Imagine the following scene — flickering flames, the crackling of firewood and the smell of food. Learn more as we explore the history of cooking with fire. These sensory experiences have appealed to humans for thousands of years and are every bit as appealing today as they were then. Despite all of our technological advancements since, we still enjoy making use of the basic primitive elements such as fire to cook food, socialise, and bring us closer together.

Making use of wood for both warmth and cooking was essential to the advancement of human society throughout the years. In the following article, we'll explore the history of using firewood for cooking, and explore how these practices have shaped our lives individually, and how they have shaped human society.

Watch our YouTube video - The History of Cooking with Logs and Firewood

Early beginnings in the history of cooking with fire

Early humans controlled use of fire to their advantage is a significant milestone in human history. We quickly learned how to harness wood to our advantage which provided many different benefits.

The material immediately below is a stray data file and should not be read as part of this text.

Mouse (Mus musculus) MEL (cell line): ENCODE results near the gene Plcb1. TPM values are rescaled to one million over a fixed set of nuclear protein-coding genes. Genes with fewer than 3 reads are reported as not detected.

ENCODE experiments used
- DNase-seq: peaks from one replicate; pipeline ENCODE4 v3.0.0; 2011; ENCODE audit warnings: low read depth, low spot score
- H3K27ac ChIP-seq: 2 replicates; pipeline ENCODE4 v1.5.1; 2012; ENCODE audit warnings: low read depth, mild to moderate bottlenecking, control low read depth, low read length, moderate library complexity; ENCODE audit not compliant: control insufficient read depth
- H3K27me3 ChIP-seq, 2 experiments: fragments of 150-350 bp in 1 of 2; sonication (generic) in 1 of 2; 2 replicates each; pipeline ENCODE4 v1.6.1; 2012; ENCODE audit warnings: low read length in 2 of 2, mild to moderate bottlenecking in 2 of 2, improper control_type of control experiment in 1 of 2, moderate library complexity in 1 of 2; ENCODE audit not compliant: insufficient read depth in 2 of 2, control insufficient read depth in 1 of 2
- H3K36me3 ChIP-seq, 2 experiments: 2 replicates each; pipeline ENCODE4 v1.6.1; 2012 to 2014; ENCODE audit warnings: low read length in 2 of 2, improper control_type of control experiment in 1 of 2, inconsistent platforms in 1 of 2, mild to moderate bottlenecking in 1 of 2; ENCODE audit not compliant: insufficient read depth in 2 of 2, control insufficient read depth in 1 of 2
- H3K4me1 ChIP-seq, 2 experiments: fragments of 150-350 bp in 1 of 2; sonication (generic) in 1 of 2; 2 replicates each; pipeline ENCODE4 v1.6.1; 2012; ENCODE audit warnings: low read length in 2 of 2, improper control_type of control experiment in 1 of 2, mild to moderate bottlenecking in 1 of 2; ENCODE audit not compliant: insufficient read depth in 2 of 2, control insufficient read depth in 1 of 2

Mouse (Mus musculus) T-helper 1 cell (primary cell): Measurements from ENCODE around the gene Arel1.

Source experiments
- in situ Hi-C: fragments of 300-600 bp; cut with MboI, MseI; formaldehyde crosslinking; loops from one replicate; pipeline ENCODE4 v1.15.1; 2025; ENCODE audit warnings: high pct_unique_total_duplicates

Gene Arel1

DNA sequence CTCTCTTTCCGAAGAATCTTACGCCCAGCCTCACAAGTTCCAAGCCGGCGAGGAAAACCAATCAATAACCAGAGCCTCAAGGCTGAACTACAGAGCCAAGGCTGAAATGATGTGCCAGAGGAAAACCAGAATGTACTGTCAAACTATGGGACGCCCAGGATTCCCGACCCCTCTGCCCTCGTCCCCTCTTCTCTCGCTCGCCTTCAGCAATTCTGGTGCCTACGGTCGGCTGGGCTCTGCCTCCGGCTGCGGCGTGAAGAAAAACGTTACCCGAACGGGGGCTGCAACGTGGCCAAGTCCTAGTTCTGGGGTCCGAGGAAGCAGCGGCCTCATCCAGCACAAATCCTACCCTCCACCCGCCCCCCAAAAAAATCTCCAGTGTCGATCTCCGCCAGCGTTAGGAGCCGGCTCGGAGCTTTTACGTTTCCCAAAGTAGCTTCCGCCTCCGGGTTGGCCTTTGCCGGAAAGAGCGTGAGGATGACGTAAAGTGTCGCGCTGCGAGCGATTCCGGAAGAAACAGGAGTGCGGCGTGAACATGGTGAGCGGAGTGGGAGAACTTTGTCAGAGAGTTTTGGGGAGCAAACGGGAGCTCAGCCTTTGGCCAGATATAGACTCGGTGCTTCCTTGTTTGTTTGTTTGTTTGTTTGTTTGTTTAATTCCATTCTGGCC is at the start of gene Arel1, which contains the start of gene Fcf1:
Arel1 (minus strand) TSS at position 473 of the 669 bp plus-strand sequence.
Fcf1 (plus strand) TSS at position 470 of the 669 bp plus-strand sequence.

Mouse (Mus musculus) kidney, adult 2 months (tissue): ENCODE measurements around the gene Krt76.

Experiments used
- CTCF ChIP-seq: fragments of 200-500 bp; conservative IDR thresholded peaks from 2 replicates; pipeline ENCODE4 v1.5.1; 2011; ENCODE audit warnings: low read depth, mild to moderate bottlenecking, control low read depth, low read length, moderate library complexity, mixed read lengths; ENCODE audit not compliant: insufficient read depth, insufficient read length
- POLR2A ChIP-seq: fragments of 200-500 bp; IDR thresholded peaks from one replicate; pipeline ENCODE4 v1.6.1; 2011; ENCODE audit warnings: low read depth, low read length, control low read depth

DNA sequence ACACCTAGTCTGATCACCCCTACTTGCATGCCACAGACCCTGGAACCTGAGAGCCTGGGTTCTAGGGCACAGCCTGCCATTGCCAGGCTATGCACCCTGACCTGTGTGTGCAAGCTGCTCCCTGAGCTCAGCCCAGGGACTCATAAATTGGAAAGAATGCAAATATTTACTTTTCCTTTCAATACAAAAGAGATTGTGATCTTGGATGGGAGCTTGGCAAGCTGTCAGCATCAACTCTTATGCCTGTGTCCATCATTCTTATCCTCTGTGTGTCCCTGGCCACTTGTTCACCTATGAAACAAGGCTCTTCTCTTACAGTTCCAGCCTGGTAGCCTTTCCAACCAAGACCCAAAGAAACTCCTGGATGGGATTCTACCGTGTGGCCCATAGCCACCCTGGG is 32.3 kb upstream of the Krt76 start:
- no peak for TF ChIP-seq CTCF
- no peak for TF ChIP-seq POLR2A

Cooking with fire not only made food resources more appealing but also safer via the added benefit of the heat removing any harmful bacteria from cooked meals (compared to raw food). Meals could be cooking fish, cooking meat as well as vegetables, and bread, etc., There was also a corresponding reduction in eating raw food.

The use of wood as a fuel was a perfect fit for early humans given its abundance, ease of harvesting, and how good it is at producing sustained heat.

The significance to control fire for our survival and longevity as a species cannot be overstated. From providing heat for warmth, cooking, and improving general morale and mental health to the role it played in the domestication of pets like wolves/dogs. It also helped fend off and deter other predators that could otherwise pose a threat to human camps and settlements.